A questionnaire for children and parents to complete is sent out at the end of the Summer term to highlight their thoughts on the strengths of writing and areas they feel could be improved.  This also feeds into the action plan.

Data is analysed each term from teacher assessment across school to see where our strengths are or if there are any particular areas that could be improved.  Support/training or resources is offered if needed.

Individual pupils who are not making as much progress as their peers are monitored closely to ensure intervention strategies are put in place that actually make a difference.

Does the writing curriculum meet the needs of all the learners in our school?

Progress and achievement of all learners is tracked, and the curriculum is personalised when required.  Children with an EHCP have specific targets which are monitored and evaluated each term.  Planning/work scrutiny shows differentiation is evident throughout the school.

What are the curriculum strengths in writing?

– KS1 and KS2 results are above average in writing and SPAG both at the expected level and greater depth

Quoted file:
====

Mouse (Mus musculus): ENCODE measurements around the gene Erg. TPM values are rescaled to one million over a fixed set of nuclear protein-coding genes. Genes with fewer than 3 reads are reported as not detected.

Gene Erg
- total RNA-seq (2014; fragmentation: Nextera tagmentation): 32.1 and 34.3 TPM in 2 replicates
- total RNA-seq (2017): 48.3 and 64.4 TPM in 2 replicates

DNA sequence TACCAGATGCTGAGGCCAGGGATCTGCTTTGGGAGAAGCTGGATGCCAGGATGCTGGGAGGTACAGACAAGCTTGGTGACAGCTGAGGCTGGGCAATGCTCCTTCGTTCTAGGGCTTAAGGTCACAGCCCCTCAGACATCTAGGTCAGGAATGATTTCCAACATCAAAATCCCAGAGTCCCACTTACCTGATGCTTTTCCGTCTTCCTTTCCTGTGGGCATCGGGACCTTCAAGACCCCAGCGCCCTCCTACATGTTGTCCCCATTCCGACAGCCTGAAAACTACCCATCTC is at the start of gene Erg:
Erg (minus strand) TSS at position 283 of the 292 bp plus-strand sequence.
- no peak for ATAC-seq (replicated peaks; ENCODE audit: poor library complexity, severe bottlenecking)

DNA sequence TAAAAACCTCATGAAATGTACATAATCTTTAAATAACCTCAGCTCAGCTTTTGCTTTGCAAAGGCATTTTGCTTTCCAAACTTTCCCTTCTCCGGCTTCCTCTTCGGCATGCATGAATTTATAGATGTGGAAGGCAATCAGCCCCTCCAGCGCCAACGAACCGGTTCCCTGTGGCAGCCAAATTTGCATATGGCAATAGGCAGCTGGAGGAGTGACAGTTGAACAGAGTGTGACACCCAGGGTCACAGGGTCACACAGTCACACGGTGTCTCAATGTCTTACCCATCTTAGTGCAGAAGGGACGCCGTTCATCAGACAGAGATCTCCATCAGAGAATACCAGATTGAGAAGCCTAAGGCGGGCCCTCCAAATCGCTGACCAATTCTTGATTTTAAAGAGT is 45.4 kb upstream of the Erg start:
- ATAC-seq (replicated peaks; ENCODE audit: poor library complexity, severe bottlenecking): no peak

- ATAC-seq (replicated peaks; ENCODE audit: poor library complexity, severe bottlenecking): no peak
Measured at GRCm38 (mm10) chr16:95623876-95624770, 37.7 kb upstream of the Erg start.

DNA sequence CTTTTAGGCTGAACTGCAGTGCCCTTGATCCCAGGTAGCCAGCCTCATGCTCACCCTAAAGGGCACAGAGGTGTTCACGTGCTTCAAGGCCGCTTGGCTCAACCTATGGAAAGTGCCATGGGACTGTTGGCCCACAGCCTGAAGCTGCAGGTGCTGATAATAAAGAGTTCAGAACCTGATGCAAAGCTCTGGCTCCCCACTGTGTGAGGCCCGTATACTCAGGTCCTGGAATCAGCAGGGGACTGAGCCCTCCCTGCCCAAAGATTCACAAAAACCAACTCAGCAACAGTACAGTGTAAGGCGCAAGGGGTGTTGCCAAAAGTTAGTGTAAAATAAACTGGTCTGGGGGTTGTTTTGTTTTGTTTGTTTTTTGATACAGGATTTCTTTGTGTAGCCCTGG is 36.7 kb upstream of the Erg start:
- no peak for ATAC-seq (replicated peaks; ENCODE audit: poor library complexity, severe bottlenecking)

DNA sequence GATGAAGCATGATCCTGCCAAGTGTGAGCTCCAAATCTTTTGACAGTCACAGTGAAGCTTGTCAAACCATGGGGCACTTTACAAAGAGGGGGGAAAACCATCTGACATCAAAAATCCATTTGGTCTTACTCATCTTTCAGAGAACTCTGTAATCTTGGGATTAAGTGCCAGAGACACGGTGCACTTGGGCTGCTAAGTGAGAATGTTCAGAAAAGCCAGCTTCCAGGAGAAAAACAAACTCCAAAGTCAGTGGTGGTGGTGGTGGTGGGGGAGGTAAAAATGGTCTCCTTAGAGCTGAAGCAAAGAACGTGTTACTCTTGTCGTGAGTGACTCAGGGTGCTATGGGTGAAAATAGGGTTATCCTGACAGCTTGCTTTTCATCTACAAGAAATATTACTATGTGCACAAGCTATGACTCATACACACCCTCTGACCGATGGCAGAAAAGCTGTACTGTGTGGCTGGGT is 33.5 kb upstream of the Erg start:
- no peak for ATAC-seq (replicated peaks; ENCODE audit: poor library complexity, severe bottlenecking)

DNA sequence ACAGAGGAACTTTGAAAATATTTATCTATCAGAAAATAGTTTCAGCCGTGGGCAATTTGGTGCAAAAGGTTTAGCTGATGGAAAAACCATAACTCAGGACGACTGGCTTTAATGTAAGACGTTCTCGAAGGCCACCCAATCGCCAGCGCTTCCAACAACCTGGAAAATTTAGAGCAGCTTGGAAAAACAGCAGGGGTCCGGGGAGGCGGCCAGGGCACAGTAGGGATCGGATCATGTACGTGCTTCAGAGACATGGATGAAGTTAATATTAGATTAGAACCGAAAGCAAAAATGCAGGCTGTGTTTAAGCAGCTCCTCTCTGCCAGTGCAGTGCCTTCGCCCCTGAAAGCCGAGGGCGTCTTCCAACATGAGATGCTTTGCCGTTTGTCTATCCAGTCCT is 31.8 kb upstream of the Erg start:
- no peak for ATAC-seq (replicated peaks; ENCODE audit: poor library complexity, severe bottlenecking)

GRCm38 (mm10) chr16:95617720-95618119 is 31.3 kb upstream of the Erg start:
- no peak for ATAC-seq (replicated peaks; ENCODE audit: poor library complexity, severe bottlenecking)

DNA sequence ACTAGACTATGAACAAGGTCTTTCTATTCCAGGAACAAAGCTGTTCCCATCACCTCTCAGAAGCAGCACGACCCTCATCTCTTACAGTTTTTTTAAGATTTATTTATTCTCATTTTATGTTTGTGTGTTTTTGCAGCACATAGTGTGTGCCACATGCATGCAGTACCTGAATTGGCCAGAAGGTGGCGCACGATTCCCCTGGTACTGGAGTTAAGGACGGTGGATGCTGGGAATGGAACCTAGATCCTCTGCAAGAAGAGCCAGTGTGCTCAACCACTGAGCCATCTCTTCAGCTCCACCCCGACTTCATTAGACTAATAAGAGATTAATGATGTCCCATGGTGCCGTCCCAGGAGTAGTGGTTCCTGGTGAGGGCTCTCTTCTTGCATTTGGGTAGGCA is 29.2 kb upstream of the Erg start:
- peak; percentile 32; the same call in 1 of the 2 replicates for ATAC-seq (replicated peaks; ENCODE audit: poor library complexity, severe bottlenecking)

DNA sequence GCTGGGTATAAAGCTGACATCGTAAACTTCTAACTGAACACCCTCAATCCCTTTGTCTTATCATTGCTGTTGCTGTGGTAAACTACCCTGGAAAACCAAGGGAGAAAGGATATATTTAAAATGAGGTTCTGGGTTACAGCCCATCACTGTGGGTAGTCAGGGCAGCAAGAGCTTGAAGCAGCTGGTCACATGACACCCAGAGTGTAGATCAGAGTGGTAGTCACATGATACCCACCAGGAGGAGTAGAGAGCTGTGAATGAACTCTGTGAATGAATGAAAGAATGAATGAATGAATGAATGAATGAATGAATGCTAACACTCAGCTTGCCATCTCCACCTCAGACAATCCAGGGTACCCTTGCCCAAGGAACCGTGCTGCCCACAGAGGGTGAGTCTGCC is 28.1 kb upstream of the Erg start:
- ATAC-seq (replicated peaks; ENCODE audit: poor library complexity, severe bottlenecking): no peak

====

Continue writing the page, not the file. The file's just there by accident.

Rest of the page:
– high quality writing across all subjects in all classes

– use of peer/self-assessment

– high quality speaking and listening delivered through parent assemblies

– good use of generic SC

– visitors/ events in school – authors, writing competitions (Rotary club), school magazine


All provision for pupils with SEND is in line with the school’s SEND Policy.

Equal Opportunities

At Clover Hill Primary School, the curriculum for English will develop enjoyment of and commitment to stimulating the best possible progress and the highest attainment for all our pupils irrespective of social background, culture, race, gender, differences in ability and disabilities. All of our pupils have a secured entitlement to participate in the English Curriculum and our teaching approaches ensure the avoidance of stereotyping when planning work or organising groups. All the teaching staff agree that when using reference materials, they should reflect social and cultural diversity and provide positive images of race, gender and disability.

English Curriculum Map October 2022

This is our handwriting scheme showing the correct way to form each letter.

A copy of our handwriting scheme showing the correct formation of letters.